The Antequera Dolmens were the fourth prehistoric European WHS that I visited in the past 4 weeks. After the Ice Age Art Caves, Neolithic Orkney and Gorham’s Cave I was not terribly keen on checking out another one. But well, this was an orphan site that I had left ‘to tick off’ not far from Malaga Airport from where I would be flying home after the WH Travellers Meeting. So on a Sunday morning I drove out there from La Linea, in a little less than two hours. The WHS consists of 5 different features, all located in or around the mid-size Andalusian city of Antequera.
Antequera comes with a few pleasant surprises. The first is that it rightly is part of our Free Entrance connection: none of the locations charge an entry fee. The sites are far from unkept though. The locations of Menga/Viera dolmen, El Torcal and El Romeral are all at least manned by security and in the case of the first two they also have a small visitor center with staff, parking lots and toilets.
Another positive is that one can only admire the state of conservation (or reconstruction) and the size of these megalithic structures. According to ICOMOS, the “number, size, weight and volume of stone blocks transported and assembled in the basin of Antequera, …, makes the Antequera Dolmens one of the most important engineering and architectural works of European Prehistory”. It did impress me a lot more than Neolithic Orkney for example.
The Tholos of El Romeral I found the most interesting among the inscribed locations. It is the largest and most complex of the three (burial) mounds. In modern times it has ended up in an industrial estate, but Antequera's archaeological service has tried to give it some atmosphere by planting a series of cypress trees next to it and adding benches. However it attracts fewer visitors than Menga and Viera, and I had the site to myself.
El Romeral is different from the others as it was a dry stone construction. It looks like a number of bricks have been put neatly on top of each other, resulting in a dome shaped chamber. The nomination file calls this “the architecture of false cupola ceilings”, or corbel domes - it results in a similar effect to an arch, the construction of which was yet unknown in prehistoric times.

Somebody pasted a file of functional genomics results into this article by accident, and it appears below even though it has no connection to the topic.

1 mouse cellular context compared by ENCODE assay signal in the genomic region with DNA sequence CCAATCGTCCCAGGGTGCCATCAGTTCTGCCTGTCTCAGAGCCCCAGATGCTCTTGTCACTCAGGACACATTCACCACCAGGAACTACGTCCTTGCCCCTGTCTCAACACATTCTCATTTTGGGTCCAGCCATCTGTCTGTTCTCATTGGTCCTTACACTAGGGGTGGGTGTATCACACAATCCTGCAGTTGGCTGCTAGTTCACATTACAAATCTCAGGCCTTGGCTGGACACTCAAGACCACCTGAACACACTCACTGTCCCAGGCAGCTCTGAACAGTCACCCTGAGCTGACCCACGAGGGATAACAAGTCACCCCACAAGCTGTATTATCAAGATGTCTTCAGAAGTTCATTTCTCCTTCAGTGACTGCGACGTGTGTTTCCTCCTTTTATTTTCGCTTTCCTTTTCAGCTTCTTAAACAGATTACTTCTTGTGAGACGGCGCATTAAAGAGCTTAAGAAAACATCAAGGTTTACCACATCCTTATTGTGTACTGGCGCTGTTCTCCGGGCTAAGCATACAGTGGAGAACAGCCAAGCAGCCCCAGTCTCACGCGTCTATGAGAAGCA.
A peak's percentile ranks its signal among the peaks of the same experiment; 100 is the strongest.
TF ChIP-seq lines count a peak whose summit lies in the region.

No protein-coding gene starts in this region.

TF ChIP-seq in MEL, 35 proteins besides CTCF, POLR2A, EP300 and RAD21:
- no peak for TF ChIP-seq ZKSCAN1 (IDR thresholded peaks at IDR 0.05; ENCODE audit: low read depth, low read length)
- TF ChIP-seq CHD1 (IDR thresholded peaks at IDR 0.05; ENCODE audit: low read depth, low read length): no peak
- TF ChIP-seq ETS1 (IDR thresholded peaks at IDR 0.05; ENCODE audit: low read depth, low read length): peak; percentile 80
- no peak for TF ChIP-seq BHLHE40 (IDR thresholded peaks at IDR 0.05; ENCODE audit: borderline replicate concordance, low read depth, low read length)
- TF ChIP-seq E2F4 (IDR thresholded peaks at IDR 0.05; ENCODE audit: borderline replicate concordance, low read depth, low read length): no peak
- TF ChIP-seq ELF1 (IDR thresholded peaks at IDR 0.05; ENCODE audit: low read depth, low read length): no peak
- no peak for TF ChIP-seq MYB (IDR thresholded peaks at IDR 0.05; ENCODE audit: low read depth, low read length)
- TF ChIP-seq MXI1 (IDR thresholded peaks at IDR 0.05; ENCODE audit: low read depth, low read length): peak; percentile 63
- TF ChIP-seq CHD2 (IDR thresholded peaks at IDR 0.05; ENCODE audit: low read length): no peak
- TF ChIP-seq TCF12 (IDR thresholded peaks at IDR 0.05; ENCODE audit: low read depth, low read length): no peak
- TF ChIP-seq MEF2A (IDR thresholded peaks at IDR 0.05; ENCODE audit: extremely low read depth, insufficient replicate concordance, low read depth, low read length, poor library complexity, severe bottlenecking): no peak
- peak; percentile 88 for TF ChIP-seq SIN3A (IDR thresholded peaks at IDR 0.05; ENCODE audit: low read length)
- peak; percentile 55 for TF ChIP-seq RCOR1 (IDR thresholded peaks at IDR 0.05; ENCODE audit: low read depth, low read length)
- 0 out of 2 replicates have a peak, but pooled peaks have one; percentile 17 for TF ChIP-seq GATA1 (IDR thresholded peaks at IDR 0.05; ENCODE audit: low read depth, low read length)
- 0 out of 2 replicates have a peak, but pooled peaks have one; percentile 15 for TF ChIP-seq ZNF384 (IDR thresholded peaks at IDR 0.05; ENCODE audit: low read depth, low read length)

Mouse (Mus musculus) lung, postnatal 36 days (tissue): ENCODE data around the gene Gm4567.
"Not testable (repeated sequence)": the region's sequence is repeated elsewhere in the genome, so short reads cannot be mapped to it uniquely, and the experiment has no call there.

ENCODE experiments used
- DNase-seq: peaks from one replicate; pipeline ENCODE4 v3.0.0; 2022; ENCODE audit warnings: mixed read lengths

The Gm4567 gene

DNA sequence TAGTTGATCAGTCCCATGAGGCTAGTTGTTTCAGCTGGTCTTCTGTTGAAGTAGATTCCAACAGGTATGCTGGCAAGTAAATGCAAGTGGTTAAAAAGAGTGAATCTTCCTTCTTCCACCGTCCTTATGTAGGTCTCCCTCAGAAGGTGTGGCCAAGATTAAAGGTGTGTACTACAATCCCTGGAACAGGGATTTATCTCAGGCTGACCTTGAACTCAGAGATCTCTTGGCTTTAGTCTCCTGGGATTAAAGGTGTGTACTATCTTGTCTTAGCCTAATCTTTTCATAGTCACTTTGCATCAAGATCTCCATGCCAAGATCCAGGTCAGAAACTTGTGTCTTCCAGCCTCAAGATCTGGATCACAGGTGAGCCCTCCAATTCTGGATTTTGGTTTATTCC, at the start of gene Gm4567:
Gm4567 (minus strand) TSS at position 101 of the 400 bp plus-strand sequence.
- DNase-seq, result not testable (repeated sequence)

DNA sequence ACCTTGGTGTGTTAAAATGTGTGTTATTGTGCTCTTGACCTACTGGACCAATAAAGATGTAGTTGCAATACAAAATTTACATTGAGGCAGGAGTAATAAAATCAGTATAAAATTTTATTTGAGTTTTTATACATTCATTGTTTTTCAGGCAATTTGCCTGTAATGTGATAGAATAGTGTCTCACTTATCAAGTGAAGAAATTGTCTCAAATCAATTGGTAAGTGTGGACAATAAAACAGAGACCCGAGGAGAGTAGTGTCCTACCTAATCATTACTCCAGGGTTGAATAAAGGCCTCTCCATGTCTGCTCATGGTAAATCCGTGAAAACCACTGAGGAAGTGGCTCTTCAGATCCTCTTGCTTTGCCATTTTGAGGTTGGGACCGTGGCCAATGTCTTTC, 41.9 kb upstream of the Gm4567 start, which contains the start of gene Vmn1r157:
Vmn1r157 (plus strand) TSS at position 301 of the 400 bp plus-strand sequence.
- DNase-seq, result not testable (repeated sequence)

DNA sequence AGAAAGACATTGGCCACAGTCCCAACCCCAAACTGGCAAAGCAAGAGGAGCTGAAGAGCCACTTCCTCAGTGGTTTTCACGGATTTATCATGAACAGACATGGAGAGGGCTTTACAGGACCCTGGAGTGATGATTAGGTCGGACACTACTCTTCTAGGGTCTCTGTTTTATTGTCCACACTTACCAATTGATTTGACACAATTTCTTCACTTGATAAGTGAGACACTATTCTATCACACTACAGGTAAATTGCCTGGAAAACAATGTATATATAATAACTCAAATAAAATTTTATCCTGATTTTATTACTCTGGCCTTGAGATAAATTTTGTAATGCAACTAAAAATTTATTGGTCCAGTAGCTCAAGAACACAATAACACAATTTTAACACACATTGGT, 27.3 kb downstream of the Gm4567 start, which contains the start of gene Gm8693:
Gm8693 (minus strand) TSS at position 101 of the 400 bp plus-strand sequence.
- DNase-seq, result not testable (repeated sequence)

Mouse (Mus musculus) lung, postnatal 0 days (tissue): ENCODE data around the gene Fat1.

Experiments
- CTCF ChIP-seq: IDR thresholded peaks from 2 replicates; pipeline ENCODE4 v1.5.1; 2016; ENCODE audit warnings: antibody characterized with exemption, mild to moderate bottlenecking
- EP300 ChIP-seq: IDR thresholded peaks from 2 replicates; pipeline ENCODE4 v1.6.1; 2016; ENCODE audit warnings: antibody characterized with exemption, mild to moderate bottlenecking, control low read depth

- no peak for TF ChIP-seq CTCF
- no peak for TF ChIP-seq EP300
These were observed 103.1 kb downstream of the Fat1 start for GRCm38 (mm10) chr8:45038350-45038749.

I know that I'm a slower traveler than most who are active on this website, but I even surprised myself how long I stayed in Antequera: it took me 3.5 hours to visit all 5 inscribed locations! That included lunch at the local McDonalds and an hour’s walk through the rocky landscape of the El Torcal nature reserve half an hour's drive away. One can even spend more time at El Torcal and do one of the longer hikes, but it's a bit of a tourist trap with lots of visiting Spanish families (whose members are not the quiet nature lover-type).
Published 16 September 2017Leave a comment
Responses to WHS #642: Antequera Dolmens
Ian Cade (18 September 2017)
Perhaps we did get through it a little quick, but we didn't include time up at el Torcal, as we stayed up near there the previous night and weren't sure that lugging a buggy around would add much to what we had seen of the landscape already.
I guess we spent about 30/35 minutes at Menga and Viera and about 10/15 at El Romeral (which I agree was the most impressive interior).
So probably an hour once you factor in the time to get between them, and an half hour working out how to get the attention of some one to let you pay at the McDonalds :)
Sharon (17 September 2017)
Wonderful natural site i wanted to go there sometime
Blog: WHS #641: Tetouan
The Medina of Tetouan was the second goal of our 2017 WH Travellers Meetup. This Moroccan city can easily be reached on a day trip from the Spanish south coast. We did so by taking an early morning ferry from Algeciras to Ceuta, and then moved on by a pre-arranged minibus to Tetouan for the final 40km. Crossing the border proved to be easy for pedestrians, although the Iranian visa in the passports of some of our group raised a few eyebrows.